After Nelson, continue on Highway 3A to explore Castlegar, rich in history and Doukhobor culture; enjoy some time at the Doukhobor Discovery Centre. Take a short excursion south on Highway 22. In Trail, the Columbia Gardens Vineyard & Winery offers guided tours of the wine making facilities and serves up samples at the tasting bar. In Rossland, take in the spectacle of fall colours as you explore its charming historic downtown. Drive on Highway 3B/3 to Hwy 97 through the tiny mountain communities of Boundary Country.

Arrive in Osoyoos in the Okanagan Valley.

Part 8

Osoyoos to Kelowna

Nk'Mip Desert Cultural Centre | Andrew Strain


Experience desert life in the autumn season at the southern end of the Okanagan in Osoyoos. Immerse yourself in local Indigenous culture at Nk’Mip Desert Cultural Centre, learn about the antelope-brush ecosystem at the Osoyoos Desert Centre, then leisurely tour the region’s many award-winning wineries and restaurants such as Moon Curser and BC’s first Indigenous winery, Nk’Mip Cellars. Enjoy the slower pace of the autumn season along the shores of Osoyoos Lake.

Side Trip:

  • West of Osoyoos along Highway 3 is the Similkameen Valley, home to many organic farms and small wineries around Keremeos and Cawston, such as Clos du Soleil and Orofino. Visit the only working waterwheel-operated grist mill in Western Canada—the 19th century Grist Mill and Gardens, where harvest time brings communal table Sunday suppers, canning workshops, and a Heritage Fall Fair.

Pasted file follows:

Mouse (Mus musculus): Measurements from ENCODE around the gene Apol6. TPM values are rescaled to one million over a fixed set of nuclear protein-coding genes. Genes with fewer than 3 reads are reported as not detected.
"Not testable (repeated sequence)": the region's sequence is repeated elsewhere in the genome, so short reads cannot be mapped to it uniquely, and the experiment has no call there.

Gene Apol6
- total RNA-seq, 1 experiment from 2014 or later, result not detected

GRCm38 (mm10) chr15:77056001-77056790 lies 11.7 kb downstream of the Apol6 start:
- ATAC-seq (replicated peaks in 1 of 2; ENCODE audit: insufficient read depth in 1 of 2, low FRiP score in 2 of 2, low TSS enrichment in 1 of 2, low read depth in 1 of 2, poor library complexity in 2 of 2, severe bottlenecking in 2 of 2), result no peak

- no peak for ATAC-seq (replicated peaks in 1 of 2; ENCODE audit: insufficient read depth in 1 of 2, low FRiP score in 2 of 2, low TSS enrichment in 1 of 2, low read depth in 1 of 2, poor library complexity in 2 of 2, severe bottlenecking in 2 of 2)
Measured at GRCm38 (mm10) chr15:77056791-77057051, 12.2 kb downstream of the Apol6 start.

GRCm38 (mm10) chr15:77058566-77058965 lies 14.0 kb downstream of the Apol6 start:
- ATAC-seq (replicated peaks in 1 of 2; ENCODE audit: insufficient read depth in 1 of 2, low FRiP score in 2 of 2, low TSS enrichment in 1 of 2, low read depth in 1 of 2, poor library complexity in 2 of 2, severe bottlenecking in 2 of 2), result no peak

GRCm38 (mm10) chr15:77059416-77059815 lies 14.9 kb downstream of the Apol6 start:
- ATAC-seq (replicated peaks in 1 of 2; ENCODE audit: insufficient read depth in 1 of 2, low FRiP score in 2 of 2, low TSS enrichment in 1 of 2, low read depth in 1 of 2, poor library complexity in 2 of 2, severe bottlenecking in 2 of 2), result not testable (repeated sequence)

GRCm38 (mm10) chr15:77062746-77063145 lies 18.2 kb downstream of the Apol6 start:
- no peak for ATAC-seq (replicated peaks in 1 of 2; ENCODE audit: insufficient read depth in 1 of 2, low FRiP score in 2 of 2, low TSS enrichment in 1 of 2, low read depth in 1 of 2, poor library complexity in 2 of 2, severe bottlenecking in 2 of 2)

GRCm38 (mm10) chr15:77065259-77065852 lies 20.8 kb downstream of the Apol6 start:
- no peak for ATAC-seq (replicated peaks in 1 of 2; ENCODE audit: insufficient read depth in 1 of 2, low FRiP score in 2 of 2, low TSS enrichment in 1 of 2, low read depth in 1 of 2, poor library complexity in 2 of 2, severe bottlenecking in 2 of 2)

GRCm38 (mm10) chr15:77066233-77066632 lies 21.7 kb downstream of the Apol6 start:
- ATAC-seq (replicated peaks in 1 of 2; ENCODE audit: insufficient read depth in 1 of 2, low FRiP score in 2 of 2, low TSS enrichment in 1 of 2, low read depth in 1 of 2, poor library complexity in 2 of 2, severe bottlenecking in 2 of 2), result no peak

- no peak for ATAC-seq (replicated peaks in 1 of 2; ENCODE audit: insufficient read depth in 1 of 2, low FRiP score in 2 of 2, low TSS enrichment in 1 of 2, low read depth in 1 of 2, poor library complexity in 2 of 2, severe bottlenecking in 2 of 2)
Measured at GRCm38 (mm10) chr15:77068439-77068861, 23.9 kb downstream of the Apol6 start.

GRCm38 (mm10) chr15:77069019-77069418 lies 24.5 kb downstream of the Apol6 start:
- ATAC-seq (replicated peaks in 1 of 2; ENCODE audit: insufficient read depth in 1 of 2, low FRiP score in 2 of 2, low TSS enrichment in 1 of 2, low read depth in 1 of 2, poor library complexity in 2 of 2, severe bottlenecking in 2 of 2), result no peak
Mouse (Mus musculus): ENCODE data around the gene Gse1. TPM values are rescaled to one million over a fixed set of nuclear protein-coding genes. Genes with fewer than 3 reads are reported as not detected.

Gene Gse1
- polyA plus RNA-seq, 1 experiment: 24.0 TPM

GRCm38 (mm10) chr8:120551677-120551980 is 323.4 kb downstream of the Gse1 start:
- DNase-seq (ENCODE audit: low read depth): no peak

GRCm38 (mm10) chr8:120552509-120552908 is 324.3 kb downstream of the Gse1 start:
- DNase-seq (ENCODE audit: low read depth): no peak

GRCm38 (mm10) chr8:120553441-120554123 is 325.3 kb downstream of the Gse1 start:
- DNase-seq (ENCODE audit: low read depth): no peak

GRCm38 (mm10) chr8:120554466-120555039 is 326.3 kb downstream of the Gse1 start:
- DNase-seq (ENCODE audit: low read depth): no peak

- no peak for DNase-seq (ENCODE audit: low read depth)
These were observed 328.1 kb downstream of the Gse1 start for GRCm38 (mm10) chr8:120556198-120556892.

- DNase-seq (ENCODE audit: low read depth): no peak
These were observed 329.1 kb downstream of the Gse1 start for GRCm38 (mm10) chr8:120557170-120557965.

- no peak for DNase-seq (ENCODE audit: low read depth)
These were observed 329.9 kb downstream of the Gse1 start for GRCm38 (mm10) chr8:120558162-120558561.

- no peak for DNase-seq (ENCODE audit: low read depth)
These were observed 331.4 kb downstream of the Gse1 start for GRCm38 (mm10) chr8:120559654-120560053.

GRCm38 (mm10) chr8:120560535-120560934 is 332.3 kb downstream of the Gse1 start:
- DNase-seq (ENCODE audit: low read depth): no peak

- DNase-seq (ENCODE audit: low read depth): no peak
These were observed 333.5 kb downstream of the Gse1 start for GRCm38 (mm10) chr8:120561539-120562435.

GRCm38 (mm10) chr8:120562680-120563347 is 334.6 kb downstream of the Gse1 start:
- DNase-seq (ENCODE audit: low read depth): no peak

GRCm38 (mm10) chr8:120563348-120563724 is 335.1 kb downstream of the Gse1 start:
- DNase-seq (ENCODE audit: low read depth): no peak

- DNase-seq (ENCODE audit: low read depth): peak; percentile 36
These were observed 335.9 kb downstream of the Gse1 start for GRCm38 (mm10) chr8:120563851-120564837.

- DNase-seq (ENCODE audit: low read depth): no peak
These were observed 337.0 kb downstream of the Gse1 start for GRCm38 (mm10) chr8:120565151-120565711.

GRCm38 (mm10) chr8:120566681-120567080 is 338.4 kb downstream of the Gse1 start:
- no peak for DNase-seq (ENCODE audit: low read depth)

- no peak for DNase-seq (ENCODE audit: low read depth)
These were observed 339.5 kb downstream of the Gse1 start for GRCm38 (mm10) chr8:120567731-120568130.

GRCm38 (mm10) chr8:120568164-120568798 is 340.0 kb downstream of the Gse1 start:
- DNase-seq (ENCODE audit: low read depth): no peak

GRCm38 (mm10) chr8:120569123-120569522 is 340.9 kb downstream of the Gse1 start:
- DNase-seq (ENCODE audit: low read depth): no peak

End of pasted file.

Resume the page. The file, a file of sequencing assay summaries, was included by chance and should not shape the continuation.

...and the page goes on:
• Take the short detour northwest of Penticton to the Naramata Bench. This short pastoral drive is famous for its small-scale wineries and commanding views of Okanagan Lake.

Okanagan Valley

Venture further north along Hwy 97 into the heart of the Okanagan Valley, BC’s largest wine region and a major harvest destination in the fall. Travel through the vineyards, orchards and wineries of Oliver and Okanagan Falls, and through the lakeside communities of Penticton, Summerland, and Kelowna, the largest city in the Okanagan. Stop off at as many roadside farm stands as you can for fresh, seasonal Okanagan fruit and vegetables.


Time your visit with the Fall Okanagan Wine Festival in October to partake in some of the 80 wine-filled events, including tastings, live music, food pairings and sommelier battles. Work off the seasonal treats with a cycle along the Myra Canyon Trestle or hike up to Kelowna’s Knox Mountain for autumn views of the city and Okanagan Lake.

After your stay in Kelowna, return your car at the Kelowna International Airport or continue on your drive home

Last updated: August 23, 2020